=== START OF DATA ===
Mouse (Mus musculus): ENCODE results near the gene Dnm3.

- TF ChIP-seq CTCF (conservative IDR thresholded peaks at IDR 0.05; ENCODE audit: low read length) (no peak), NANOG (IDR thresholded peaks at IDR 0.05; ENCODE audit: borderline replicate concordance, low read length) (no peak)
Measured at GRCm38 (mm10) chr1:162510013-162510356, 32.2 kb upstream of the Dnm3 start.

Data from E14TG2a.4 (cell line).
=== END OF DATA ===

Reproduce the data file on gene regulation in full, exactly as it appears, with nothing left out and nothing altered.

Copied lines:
Mouse (Mus musculus): ENCODE results near the gene Dnm3.

- TF ChIP-seq CTCF (conservative IDR thresholded peaks at IDR 0.05; ENCODE audit: low read length) (no peak), NANOG (IDR thresholded peaks at IDR 0.05; ENCODE audit: borderline replicate concordance, low read length) (no peak)
Measured at GRCm38 (mm10) chr1:162510013-162510356, 32.2 kb upstream of the Dnm3 start.

Data from E14TG2a.4 (cell line).